We’re giving you the lowdown on the best anime of the last decade. Grab your popcorn – it’s time to get bingeing!
As huge fans of all things (slightly) nerdy and geeky like graphic novels and cult cartoons, anime is of course one of the things that we love in our lives. Whether it’s superhero fantasy, dystopian or comedy anime, there is always something comforting and inspiring in each series that will bring you into a whole new world, or shatter your heart in a million shreds. And here are some of the best anime of the 2010s that guarantee to do so for you as well.
The best anime shows of recent years
1. Demon Slayer: Kimetsu no Yaiba (鬼滅の刃)
If you haven’t heard of the Demon Slayer, you really ought to learn about it now, because its immense popularity has swept across the world (yep, not just in Asia) over the past several years. Originally a Japanese manga created by Koyoharu Gotouge, Demon Slayer was adapted into an anime television series in 2019. With an exciting plot involving superpowers, revenge, and intense battles (plus a touch of humour and cuteness to balance), it’s no surprise that Demon Slayer managed to gain a huge global fan base in a matter of months. In fact, its sequel film, Mugen Train (2020), became the highest grossing anime film of all time in Japan, even beating the legendary Spirited Away (2001) and Your Name (2016). Want to give Demon Slayer a go? Its second season is premiering in late 2021 – just in time for you to watch the first season right now.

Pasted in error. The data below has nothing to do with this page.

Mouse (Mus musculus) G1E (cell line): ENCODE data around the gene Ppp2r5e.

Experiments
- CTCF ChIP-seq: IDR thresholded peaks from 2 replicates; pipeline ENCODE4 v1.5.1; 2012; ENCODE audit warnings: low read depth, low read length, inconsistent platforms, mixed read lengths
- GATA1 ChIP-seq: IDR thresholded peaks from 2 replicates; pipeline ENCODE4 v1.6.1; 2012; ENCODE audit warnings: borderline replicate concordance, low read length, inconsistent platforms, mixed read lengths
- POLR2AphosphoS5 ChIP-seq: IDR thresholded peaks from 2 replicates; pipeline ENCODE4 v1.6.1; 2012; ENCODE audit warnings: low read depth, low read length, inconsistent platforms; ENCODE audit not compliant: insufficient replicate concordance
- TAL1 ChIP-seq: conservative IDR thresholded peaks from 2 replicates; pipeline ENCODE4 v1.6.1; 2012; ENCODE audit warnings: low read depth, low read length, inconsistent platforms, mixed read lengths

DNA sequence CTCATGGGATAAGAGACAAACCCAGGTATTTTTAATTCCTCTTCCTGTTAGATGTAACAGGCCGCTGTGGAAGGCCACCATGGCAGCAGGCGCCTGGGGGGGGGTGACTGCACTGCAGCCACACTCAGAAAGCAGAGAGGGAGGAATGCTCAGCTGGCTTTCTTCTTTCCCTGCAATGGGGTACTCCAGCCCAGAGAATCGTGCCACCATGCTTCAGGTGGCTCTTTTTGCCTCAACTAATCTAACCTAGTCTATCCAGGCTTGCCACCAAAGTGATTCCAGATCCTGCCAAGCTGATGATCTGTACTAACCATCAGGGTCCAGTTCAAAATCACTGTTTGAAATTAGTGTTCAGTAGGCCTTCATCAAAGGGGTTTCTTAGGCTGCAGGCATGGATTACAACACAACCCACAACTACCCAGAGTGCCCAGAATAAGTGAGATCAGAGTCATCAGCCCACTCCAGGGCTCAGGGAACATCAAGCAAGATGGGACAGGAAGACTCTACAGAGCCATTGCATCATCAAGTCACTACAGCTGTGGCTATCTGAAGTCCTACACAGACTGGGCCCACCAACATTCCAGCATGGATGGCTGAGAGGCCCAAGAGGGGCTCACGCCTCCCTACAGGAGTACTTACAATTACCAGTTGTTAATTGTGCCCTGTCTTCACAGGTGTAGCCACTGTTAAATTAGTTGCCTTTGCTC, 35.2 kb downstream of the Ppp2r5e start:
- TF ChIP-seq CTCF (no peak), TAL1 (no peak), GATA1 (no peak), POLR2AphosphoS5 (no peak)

2. My Hero Academia (僕のヒーローアカデミア)
Even for those of you who usually don’t get excited by superhero stuff, My Hero Academia is a game changer. In the world of My Hero Academia, there are a number of people born with quirks, aka superpowers, making them either on the side of Villain or Hero (which is a legit occupation) in the future. The story follows Midoriya who used to be a quirk-less person but changes things up after inheriting a quirk from the world’s greatest Hero and entering a top Hero high school. It sounds cliche but the characters are all so true and flawed that you can’t help but feel for them.
3. Tokyo Ghoul (東京喰種)
Kaneki, who was bitten by a ghoul, turns into a cannibalistic being struggling to find his place in society while discovering that a large number of people who possess the face of a normal person are also secretly ghouls. It’s one of the best anime for those who enjoy action and dark fantasy.
4. One-Punch Man
Brace yourself for (arguably) the most powerful anime superhero ever created – Saitama, also known as One-Punch Man. His superpower? Well, it’s literally in the name, because this man can defeat any opponent with just a single punch. Although the second season has often been criticised for having fallen short of expectations, its first season is definitely worth watching. Prepare to be amused and flabbergasted by Saitama’s superhuman strength as he attempts to seek a worthy opponent in the universe. Will he succeed in his quest? Tune in to find out for yourself!
5. Parasyte (寄生獣)
As one of the most influential science fiction horror manga series, Parasyte soon got adapted into an anime television series. Attacked by an extraterrestrial worm-like creature unsuccessfully, Shinichi’s right hand turns into a parasite who has its own intellect and personality. While the government is trying everything to expel the parasites from planet earth, the series is mostly a mockery of how humanity is lost in this selfish modern society.